25.09.2018

Modeling catastrophes in the Philippines and Bangladesh

Mayon Volcano – Philippines; Photo: Pixabay, https://pixabay.com/en/volcano-mayon-philippines-nature-659640/

Mayon Volcano – Philippines; Photo: Pixabay, https://pixabay.com/en/volcano-mayon-philippines-nature-659640/

Floods in the Philippines and cyclones in Bangladesh will soon be better insurable thanks to a new open source platform for catastrophe models. Within a two-year project, starting in June 2018, the non-for-profit company Oasis Loss Modelling Framework (Oasis) is planning to build up the platform as well as stakeholders’ capacity in the region to use these models.

The Philippines and Bangladesh are especially vulnerable to the impacts of climate change. Bangladesh has historically suffered some of the worst natural disasters in the world in terms of fatalities and has invested significantly in early-warning systems and cyclone shelters to reduce human casualties. However, sea level rise is challenging the infrastructure and assets remain highly vulnerable. The Philippines lies to the west of an area of Ocean capable of producing the most intense tropical cyclones on the planet, as evidenced by Typhoon Haiyan (Yolanda) in 2013 with wind gusts over 170mph, and was ranked as 8th in the world in terms of the number of people exposed to floods each year within the 2009 Global Assessment Report on Disaster Risk Reduction.

Lake in Bangladesh; Photo: Pixabay, https://pixabay.com/en/bangladesh-landscape-nature-tourism-3673378/

The new project Oasis Platform for Climate and Catastrophe Risk Assessment – Asia will help to understand and develop transparent and standardised catastrophe models to simulate extreme weather event related damages and their impacts. These models can then be used to assess the likelihood and financial damage caused by extreme climate events and underpin information required by financial markets to invest in (Re-) insurance.

A free and open-source modelling platform with financial simulation engines will deliver results from two new catastrophe models, including climate change impacts. The project will also foster in-country capacity in the development, use and understanding of catastrophe risk models. It also aims to connect international reinsurance capacity with in-country demand. Additionally, it will provide toolkits for in-country users to update and sustain the models in the long-term beyond the timeframe of the project.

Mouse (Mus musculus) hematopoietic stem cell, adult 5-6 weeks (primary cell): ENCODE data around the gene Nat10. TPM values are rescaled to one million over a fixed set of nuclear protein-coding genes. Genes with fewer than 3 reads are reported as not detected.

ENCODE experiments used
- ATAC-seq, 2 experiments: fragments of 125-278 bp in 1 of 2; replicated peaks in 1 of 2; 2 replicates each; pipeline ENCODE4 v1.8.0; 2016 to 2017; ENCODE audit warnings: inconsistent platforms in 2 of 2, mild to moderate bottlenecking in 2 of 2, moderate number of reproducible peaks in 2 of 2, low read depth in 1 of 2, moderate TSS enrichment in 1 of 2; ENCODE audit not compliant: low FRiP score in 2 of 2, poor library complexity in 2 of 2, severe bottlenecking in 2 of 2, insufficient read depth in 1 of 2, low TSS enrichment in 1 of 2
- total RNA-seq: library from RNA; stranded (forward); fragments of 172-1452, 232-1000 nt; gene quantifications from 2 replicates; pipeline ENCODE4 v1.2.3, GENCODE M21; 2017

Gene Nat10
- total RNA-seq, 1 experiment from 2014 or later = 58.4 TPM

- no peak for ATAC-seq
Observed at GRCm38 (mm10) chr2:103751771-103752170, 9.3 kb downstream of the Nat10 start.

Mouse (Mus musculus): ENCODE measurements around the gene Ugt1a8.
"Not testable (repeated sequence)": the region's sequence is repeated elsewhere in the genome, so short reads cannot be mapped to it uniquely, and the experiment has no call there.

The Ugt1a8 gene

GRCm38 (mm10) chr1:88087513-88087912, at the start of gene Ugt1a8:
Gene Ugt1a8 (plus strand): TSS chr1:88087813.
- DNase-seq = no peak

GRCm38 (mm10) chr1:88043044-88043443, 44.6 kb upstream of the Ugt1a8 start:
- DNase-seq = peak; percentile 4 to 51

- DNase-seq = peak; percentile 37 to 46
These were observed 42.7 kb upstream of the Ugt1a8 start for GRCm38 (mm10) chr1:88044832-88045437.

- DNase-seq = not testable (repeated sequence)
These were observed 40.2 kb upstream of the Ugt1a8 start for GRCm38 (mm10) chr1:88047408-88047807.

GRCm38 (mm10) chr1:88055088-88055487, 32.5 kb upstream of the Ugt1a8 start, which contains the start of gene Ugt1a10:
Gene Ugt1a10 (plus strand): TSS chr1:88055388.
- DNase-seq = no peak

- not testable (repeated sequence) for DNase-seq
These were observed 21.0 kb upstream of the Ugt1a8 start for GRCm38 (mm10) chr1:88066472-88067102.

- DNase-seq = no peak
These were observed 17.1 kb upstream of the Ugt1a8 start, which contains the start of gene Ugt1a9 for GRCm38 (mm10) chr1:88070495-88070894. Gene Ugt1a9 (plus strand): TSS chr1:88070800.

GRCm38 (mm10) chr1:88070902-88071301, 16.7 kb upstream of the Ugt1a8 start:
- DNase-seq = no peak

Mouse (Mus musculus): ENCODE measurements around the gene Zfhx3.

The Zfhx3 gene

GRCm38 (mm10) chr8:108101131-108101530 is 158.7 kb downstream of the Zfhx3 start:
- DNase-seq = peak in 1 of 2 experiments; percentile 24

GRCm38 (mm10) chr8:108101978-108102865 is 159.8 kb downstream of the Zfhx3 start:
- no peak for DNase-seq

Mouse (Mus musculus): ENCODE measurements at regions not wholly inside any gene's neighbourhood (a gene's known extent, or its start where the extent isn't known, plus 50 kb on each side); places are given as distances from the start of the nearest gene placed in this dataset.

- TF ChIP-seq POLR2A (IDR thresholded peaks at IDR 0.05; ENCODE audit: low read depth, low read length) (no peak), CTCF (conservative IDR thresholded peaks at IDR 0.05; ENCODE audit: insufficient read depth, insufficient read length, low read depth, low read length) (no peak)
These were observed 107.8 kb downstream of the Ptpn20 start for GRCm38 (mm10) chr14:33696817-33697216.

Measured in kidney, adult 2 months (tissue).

Cordillera Central – Philippines; Photo: Pixabay, https://pixabay.com/en/cardillera-mountain-range-region-3132446/

Mr. Allan Santos, President and CEO of the National Reinsurance Corporation of Philippines (Nat Re) appreciates the approach: “It is an honour to be a part of this pioneering project as it is the first of its kind for developing nations. We are pooling together the expertise of key influencers of disaster risk financing and management from the government, the academe, and the insurance sector, all of whom have a shared vision of more disaster resilient communities.”

Winter Storm; Photo: Pixabay https://pixabay.com/en/winter-storm-hurricane-cyclone-58025/The idea for the platform has previously been endorsed by “The Lab – Driving Sustainable Investment”, a network that brings together and catalyzes broader government and private sector efforts to scale up climate finance. The German Environment Ministry (BMU) is now funding the implementation of the platform and the accompanying activities in the Philippines and Bangladesh as project under its International Climate Initiative (IKI) with 2.98 Million euros.

 

 

Thunderstorm in the city; Photo: Pixabay https://pixabay.com/en/lightning-city-night-sky-weather-1082080/